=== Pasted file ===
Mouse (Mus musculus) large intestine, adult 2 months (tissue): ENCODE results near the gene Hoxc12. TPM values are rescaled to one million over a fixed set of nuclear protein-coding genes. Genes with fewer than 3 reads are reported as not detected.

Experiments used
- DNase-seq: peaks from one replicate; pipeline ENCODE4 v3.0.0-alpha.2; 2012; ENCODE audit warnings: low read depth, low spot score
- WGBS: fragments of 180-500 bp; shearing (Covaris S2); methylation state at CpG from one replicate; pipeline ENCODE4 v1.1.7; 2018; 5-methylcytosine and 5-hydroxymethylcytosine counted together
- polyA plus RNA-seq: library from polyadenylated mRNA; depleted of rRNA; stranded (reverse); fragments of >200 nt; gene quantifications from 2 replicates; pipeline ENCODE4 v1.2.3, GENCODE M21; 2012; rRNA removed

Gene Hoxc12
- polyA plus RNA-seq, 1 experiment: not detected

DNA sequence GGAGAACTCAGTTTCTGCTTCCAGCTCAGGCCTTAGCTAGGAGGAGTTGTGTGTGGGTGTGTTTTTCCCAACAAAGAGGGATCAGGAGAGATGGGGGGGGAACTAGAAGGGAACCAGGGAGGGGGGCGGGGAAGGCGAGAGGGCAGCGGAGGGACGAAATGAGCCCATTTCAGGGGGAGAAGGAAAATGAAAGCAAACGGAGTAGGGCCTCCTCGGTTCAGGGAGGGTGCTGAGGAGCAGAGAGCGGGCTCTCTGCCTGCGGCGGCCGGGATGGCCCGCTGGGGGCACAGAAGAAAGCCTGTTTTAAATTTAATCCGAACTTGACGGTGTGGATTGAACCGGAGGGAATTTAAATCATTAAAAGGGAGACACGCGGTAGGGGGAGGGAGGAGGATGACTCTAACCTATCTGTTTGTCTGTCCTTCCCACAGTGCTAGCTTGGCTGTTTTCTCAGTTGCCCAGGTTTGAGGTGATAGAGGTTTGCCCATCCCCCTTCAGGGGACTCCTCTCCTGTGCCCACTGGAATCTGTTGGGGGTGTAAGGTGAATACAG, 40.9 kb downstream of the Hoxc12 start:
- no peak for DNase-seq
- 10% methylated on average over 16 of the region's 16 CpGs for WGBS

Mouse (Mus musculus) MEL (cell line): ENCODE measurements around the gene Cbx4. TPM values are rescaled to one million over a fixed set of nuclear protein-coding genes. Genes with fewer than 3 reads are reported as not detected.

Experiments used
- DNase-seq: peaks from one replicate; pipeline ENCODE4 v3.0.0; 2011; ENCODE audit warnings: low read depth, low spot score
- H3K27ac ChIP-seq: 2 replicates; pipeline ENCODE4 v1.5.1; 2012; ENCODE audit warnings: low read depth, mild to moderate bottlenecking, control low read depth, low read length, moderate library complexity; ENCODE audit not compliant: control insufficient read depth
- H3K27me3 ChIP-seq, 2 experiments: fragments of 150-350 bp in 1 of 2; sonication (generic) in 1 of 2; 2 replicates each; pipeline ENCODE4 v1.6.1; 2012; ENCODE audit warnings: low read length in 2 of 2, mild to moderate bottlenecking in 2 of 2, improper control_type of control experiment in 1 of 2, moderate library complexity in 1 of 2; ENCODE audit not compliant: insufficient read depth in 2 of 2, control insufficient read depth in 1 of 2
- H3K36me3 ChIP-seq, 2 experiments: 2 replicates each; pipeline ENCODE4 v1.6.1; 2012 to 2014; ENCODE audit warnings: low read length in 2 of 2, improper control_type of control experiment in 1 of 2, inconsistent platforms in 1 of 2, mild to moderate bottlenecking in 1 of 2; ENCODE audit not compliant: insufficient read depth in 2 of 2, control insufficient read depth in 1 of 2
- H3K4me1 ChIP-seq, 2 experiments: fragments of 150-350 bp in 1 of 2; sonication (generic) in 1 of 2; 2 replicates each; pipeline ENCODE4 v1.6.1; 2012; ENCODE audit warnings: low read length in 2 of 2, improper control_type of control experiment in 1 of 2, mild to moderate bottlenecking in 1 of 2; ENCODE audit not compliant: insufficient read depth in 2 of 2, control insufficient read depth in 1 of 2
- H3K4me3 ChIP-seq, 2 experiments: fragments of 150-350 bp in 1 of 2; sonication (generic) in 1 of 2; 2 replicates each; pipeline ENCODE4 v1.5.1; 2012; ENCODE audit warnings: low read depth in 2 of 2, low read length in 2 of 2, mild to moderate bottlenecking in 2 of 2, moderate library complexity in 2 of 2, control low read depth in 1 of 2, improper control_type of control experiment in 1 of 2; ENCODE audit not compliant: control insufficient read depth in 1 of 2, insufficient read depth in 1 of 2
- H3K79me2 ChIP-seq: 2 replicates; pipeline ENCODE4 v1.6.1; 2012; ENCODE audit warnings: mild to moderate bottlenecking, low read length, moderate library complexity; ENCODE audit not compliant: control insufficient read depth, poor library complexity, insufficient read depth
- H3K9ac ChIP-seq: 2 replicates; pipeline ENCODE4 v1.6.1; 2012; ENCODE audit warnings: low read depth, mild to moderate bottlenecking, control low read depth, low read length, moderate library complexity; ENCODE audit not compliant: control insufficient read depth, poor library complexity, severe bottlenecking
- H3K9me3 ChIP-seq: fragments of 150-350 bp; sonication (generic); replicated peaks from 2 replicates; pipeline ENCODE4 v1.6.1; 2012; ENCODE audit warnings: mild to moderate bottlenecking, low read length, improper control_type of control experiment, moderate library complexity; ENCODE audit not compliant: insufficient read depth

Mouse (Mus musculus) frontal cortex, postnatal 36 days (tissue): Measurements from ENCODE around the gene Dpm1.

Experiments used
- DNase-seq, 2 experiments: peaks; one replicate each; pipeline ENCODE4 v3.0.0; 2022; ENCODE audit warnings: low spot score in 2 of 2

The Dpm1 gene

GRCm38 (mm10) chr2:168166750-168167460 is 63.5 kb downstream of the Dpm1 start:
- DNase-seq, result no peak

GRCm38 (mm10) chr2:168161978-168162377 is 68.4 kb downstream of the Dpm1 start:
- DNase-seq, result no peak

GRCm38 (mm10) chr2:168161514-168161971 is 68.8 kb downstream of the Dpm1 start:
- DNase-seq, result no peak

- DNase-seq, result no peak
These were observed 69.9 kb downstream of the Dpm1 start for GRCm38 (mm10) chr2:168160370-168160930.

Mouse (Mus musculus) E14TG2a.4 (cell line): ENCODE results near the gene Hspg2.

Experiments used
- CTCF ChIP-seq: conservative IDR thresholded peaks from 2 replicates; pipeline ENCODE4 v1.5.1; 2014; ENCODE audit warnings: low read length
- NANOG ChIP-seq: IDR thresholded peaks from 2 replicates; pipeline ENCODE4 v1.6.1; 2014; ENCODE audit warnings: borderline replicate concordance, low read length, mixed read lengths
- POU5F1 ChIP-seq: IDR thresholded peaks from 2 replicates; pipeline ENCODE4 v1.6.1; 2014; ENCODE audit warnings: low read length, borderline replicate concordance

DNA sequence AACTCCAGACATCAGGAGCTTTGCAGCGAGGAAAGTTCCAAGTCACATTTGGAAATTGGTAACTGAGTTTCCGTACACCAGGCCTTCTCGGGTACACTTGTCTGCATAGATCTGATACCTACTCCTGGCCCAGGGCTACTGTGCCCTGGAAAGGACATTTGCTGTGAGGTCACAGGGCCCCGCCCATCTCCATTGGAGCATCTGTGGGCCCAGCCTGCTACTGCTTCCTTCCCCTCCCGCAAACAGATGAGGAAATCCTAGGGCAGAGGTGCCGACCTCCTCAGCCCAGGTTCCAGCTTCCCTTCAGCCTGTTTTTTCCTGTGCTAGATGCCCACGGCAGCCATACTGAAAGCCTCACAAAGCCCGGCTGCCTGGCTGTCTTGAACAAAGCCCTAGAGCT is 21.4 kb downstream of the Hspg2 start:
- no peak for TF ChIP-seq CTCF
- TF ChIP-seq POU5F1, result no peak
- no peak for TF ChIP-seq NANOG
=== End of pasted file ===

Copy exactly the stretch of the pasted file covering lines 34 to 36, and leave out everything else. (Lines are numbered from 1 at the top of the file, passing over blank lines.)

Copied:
Mouse (Mus musculus) E14TG2a.4 (cell line): ENCODE results near the gene Hspg2.

Experiments used
- CTCF ChIP-seq: conservative IDR thresholded peaks from 2 replicates; pipeline ENCODE4 v1.5.1; 2014; ENCODE audit warnings: low read length